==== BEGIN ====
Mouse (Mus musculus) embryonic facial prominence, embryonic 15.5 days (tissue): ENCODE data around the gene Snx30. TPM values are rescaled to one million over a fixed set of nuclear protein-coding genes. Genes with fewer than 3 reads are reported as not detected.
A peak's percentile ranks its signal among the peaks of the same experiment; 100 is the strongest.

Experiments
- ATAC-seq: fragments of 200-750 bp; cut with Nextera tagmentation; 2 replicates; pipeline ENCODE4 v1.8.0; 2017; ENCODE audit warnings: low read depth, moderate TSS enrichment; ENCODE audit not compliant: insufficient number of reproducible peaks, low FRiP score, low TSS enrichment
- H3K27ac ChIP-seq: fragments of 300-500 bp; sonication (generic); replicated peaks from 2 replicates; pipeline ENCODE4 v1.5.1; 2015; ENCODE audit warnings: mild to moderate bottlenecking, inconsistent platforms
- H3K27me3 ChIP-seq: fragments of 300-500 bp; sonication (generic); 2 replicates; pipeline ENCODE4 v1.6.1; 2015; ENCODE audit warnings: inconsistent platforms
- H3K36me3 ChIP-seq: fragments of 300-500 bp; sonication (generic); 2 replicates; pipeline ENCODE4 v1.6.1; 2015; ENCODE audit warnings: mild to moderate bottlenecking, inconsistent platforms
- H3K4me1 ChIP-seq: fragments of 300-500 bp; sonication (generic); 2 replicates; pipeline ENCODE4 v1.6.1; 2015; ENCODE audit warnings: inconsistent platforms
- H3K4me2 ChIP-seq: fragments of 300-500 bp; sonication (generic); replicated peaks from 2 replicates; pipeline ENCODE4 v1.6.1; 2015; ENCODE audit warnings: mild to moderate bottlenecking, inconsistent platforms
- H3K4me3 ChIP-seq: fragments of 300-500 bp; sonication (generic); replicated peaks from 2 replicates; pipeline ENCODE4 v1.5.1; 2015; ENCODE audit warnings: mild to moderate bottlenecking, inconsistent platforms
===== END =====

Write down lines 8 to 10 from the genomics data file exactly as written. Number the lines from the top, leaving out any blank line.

- H3K4me1 ChIP-seq: fragments of 300-500 bp; sonication (generic); 2 replicates; pipeline ENCODE4 v1.6.1; 2015; ENCODE audit warnings: inconsistent platforms
- H3K4me2 ChIP-seq: fragments of 300-500 bp; sonication (generic); replicated peaks from 2 replicates; pipeline ENCODE4 v1.6.1; 2015; ENCODE audit warnings: mild to moderate bottlenecking, inconsistent platforms
- H3K4me3 ChIP-seq: fragments of 300-500 bp; sonication (generic); replicated peaks from 2 replicates; pipeline ENCODE4 v1.5.1; 2015; ENCODE audit warnings: mild to moderate bottlenecking, inconsistent platforms